David: Sam was already living in Salt Lake City in 2012 when I moved up here and attended his birthday party. We are part of a vibrant social circle in Salt Lake and we all bond based on our mutual celebration of life and pursuit of adventure.

Gavin: How did you each take an interest in podcasting, and what shows did you first start enjoying?

David: Spoken word is a powerful medium for storytelling. When your audience only has your voice, it reduces you down to a raw honesty. Podcasting attracted us because of the creative freedom it allows us. We can manipulate the formula of our show according to what works well and what does not. Neither of us went to podcasting school, but we have an enthusiasm for the power that the Internet and our microphones have given us. Plus, it’s just really fun! I used to love listening to talk radio, but as far as actual podcasts go, in the beginning I was listening to lots of Jimmy Pardo’s Never Not Funny, Jesse Thorn’s Jordan Jesse GO!, and the SlashFilmCast.

Gavin: Did either of you grow up wanting to be in broadcasting or have a love for talk radio?

David: We both used to listen to talk shows on the radio when we were younger. Loveline with Adam Carolla and Dr. Drew was a show we both listened to. Broadcasting has attracted me for several years. When people hear my deep, manly voice, they all ask me why I don’t speak into a microphone for a living, and our podcast is their answer.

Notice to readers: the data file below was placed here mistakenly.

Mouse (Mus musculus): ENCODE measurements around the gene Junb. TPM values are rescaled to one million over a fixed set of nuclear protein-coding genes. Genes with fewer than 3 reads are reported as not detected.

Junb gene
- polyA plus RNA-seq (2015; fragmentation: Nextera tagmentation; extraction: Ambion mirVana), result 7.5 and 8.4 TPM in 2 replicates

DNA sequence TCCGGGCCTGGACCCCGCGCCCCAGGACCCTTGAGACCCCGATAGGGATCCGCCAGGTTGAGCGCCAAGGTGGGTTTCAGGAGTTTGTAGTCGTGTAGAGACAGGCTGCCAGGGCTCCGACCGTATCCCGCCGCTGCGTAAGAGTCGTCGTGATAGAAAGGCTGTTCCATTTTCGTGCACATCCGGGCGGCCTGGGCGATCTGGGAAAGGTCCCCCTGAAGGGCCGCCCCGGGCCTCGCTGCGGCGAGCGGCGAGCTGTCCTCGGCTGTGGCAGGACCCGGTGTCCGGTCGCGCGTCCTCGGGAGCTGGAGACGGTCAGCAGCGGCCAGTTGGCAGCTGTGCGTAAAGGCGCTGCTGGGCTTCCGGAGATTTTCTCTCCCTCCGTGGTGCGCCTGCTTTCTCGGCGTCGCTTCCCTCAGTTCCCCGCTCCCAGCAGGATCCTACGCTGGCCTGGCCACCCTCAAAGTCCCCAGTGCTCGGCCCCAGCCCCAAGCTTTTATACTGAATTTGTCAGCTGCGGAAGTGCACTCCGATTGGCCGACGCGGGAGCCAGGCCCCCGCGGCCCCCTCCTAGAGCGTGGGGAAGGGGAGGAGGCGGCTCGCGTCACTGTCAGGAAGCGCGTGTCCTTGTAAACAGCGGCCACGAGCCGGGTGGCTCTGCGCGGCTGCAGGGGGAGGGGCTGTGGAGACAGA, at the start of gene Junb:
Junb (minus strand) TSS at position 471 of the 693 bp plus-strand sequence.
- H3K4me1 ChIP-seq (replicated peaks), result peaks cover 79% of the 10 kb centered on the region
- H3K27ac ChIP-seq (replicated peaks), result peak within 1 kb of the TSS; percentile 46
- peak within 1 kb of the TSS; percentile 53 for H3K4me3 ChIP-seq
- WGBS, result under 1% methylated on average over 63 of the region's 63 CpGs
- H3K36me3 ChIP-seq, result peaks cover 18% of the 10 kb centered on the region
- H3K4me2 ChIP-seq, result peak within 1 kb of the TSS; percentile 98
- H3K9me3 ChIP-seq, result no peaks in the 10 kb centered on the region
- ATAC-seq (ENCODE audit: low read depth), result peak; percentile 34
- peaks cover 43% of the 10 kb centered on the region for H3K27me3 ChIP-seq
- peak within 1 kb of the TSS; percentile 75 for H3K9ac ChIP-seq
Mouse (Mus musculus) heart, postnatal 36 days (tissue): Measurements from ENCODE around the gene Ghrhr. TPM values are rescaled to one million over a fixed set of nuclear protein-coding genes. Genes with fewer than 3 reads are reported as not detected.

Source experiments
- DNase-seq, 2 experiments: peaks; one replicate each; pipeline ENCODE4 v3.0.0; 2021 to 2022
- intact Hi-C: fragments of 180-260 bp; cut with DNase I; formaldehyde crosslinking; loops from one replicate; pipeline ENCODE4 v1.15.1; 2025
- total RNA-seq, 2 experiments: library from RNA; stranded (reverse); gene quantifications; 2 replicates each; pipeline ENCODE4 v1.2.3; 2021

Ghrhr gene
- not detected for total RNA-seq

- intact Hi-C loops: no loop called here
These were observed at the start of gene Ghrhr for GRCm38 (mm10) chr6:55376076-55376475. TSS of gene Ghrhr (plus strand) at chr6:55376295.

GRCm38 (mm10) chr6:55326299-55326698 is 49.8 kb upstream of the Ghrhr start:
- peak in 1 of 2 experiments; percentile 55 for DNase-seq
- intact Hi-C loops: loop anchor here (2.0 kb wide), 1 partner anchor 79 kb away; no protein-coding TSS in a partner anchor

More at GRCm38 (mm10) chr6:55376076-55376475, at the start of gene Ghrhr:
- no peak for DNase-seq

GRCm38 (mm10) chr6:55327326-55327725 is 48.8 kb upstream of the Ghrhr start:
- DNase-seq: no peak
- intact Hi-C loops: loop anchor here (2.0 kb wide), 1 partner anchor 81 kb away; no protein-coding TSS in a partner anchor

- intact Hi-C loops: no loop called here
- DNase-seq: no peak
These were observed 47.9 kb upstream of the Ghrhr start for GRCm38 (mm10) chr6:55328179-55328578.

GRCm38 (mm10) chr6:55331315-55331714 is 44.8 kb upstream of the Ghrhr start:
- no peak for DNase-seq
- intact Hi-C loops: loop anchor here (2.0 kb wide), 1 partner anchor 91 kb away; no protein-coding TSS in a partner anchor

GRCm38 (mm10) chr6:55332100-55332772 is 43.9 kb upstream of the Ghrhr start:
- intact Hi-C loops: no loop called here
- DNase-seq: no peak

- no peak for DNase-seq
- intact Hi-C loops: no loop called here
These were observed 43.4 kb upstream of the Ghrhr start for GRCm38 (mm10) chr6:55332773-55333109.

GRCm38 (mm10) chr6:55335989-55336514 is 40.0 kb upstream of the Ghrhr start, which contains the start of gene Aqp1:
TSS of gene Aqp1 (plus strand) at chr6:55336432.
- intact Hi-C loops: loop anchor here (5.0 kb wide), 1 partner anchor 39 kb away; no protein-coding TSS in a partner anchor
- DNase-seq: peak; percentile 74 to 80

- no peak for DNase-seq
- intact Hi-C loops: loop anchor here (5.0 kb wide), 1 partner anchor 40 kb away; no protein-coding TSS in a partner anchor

Gavin: How did the idea come about to start a podcast, and where did the name come from?

David: As a creative person, I feel that you can only consume so much content without feeling the urge to produce some content yourself. The urge to produce and create is strong, and the podcast offers a platform for expression and storytelling that is too valuable to pass up. A Southbound Train, the name of our podcast, comes from a lyric in the song by Old Crow Medicine Show called “Wagon Wheel.” The metaphor of a train resonates narratively for me. It denotes the passage of time and space, and I have been on many meaningful train rides that have taken me south.